Trade unions, local and national, quickly collapsed during the resulting depression. Among those to fade away was the NTU. The first blow of the panic struck the trade unions financially. Workers hardly had the money to feed themselves, let alone to pay union dues. Without these funds, the unions crumbled. The second and perhaps more deadly blow struck their bargaining power. For years, the strike was the unions' greatest threat. During the panic, tens of thousands of workers were eager to take any job they could get. Employers slashed wages by 30 and 50 percent, and workers did not complain. Those who did were easily replaced by the masses of unemployed laborers. Strikes essentially doomed the protesters to losing their jobs. In addition, with little or no income, the unions could do little to support their members during a strike. Their power had completely vanished. The trade unions and the NTU disappeared.

Trade Unionism After the Panic of 1837

Trade unionism continued to suffer during the mid-nineteenth century, troubled by the Panic's economic fallout and the Civil War. It would not be until the "Greenback" period of 1862 to 1879 that a true labor movement would begin again. During its short existence, however, the NTU had proven that the concept of national trade unions could work. That belief brought life to several national trade unions during the 1850s and 1860s, including the National Labor Union in 1866. The principles set by early trade unionists would live on, despite setbacks like the panic of 1837.

Key Players

Biddle, Nicholas (1786-1844): An American financier from Philadelphia, Biddle became the president of the Bank of the United States. The battle between his bank and the Jackson administration was one of the contributing factors to the Panic of 1837.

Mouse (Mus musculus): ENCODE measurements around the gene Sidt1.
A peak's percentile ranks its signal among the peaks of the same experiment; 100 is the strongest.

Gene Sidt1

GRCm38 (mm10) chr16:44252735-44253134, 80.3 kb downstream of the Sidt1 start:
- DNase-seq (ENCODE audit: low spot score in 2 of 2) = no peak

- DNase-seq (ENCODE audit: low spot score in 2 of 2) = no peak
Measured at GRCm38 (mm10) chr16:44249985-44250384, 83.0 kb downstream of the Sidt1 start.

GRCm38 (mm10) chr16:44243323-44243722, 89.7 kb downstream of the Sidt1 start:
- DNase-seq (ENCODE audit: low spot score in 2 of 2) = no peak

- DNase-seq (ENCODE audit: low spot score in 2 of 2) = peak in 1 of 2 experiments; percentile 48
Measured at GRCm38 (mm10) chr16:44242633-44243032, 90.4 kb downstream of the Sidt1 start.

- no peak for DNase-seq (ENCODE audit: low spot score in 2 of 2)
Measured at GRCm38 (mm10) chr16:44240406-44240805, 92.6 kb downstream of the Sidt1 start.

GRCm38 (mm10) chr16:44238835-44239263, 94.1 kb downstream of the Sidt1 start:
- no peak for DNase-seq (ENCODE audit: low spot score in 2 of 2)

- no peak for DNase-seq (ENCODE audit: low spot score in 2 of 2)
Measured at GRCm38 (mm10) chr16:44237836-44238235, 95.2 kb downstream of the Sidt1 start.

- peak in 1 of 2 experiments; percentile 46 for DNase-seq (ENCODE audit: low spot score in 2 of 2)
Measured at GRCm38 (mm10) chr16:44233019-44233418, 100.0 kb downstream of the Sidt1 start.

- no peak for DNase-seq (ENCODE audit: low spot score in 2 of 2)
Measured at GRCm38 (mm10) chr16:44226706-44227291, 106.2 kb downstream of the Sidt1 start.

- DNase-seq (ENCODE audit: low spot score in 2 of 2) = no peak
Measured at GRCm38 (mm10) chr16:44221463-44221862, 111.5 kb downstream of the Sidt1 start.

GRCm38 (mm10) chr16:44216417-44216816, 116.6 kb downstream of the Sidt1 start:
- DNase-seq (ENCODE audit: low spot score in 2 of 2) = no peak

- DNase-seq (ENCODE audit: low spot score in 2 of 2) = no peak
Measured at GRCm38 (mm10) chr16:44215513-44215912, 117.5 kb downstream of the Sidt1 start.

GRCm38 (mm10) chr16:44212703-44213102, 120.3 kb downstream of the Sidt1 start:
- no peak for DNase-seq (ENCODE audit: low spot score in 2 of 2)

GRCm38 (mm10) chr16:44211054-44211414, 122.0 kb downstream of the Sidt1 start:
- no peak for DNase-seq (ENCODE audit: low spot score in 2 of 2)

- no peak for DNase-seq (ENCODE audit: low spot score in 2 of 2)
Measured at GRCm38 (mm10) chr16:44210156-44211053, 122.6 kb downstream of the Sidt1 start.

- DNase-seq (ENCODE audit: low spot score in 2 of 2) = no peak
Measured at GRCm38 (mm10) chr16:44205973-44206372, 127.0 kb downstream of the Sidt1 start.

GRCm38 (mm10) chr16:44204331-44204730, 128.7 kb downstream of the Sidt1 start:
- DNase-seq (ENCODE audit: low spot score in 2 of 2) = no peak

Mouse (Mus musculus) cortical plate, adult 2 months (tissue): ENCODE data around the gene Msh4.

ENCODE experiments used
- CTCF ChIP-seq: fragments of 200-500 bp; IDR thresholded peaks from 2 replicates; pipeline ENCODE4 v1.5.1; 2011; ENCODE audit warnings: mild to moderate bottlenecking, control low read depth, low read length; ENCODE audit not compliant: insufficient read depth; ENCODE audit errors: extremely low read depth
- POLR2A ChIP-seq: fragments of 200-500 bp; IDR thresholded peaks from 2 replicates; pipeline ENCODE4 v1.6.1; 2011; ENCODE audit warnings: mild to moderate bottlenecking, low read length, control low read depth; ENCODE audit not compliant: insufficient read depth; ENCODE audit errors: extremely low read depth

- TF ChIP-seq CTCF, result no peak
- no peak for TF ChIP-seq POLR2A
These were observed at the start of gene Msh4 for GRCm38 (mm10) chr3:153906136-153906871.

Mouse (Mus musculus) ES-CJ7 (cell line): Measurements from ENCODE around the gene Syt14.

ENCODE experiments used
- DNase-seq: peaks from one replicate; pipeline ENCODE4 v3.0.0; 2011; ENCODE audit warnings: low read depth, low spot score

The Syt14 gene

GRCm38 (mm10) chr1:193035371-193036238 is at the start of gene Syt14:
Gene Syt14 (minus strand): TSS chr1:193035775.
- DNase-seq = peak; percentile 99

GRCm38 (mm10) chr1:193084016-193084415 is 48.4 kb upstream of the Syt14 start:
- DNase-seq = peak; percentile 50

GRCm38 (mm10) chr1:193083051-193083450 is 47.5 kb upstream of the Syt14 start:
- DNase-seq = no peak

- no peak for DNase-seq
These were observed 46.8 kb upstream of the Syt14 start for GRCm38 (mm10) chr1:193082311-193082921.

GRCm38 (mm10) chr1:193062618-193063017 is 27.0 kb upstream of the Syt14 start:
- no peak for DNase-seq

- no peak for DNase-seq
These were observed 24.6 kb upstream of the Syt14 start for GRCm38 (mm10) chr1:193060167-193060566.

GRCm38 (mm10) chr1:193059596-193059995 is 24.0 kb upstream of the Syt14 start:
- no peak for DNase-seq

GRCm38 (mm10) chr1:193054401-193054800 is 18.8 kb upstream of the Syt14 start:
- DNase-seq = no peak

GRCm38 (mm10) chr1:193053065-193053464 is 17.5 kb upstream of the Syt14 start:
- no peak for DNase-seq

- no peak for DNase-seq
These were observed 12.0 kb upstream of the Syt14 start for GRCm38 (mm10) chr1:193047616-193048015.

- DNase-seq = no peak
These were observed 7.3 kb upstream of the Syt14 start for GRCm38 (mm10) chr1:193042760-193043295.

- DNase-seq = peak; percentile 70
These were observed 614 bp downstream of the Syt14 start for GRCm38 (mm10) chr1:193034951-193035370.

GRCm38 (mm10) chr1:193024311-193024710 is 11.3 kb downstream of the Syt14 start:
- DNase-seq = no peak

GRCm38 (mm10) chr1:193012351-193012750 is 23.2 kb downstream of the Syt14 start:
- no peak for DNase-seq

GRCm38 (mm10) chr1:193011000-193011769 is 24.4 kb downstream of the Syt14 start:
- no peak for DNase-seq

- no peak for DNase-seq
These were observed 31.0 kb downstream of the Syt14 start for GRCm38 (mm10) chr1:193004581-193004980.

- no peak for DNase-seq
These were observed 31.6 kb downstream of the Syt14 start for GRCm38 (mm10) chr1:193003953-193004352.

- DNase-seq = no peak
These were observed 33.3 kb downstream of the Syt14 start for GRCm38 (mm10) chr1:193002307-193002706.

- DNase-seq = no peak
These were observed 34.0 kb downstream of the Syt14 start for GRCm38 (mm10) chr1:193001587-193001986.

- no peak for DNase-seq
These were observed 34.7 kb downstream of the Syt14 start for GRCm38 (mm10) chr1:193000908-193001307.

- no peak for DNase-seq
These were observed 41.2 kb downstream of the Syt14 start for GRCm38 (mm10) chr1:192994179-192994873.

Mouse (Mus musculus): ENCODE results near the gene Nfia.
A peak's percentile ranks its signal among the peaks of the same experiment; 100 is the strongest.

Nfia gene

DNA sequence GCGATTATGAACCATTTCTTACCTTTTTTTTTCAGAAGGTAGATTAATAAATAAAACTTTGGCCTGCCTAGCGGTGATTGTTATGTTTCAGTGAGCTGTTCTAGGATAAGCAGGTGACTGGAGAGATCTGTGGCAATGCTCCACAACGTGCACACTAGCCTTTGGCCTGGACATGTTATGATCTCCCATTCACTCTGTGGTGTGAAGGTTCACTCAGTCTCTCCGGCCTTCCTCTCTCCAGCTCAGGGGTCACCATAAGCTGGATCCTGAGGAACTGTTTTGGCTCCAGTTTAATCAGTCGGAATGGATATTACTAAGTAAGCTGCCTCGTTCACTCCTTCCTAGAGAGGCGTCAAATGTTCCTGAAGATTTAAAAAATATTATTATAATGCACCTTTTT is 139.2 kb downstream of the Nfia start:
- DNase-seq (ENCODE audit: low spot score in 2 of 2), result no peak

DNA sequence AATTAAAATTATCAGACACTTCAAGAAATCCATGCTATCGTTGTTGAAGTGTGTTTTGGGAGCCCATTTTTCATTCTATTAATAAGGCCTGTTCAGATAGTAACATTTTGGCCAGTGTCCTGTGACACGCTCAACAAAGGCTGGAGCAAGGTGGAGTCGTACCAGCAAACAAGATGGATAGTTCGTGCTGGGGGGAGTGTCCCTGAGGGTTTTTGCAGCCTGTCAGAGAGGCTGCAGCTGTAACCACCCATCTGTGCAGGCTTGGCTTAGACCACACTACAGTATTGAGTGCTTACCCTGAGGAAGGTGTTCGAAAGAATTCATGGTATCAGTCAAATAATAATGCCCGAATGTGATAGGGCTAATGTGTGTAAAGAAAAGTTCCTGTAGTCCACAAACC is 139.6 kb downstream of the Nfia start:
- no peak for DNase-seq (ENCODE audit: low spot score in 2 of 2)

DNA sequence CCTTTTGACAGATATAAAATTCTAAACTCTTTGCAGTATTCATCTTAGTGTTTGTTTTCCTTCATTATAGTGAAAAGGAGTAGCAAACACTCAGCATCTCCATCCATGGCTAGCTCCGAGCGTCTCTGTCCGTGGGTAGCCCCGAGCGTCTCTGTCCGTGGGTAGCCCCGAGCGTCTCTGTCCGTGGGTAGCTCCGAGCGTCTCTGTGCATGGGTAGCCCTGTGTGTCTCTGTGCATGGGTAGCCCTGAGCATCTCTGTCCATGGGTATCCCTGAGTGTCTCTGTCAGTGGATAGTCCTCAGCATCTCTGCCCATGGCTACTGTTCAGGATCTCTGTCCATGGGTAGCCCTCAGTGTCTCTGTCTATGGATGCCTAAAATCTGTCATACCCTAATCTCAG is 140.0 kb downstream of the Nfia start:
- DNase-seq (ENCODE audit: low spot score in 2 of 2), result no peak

Commerford, John: A journeyman who specialized in chair and cabinet making, Commerford headed the National Trades' Union in 1834.

Jackson, Andrew (1767-1845): Born in Waxhaw, South Carolina, Jackson served as the United States' seventh president between 1829 and 1837. President Jackson's economic policies of the period contributed to the Panic of 1837.

Moore, Ely (1798-1860): Moore served as editor of the National Trades Union, a labor newspaper that perhaps inspired the naming of the NTU. During his presidency of the NTU, Moore also served as a New York representative in Congress, a position he used to help improve labor relations.

Van Buren, Martin (1782-1862): Vice president during the1833-1837 period of the Jackson administration, Van Buren became the United States' eighth president in 1837. Because the Panic of 1837 began at the start of his administration, Van Buren was blamed for it, albeit unfairly. Van Buren's poor political response only enflamed the issue.

See also: Mechanics' Union of Trade Associations; National Labor Union; Ten-hour Day Movement; Workingmen's Party (1828).



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—Lee Ann Paradise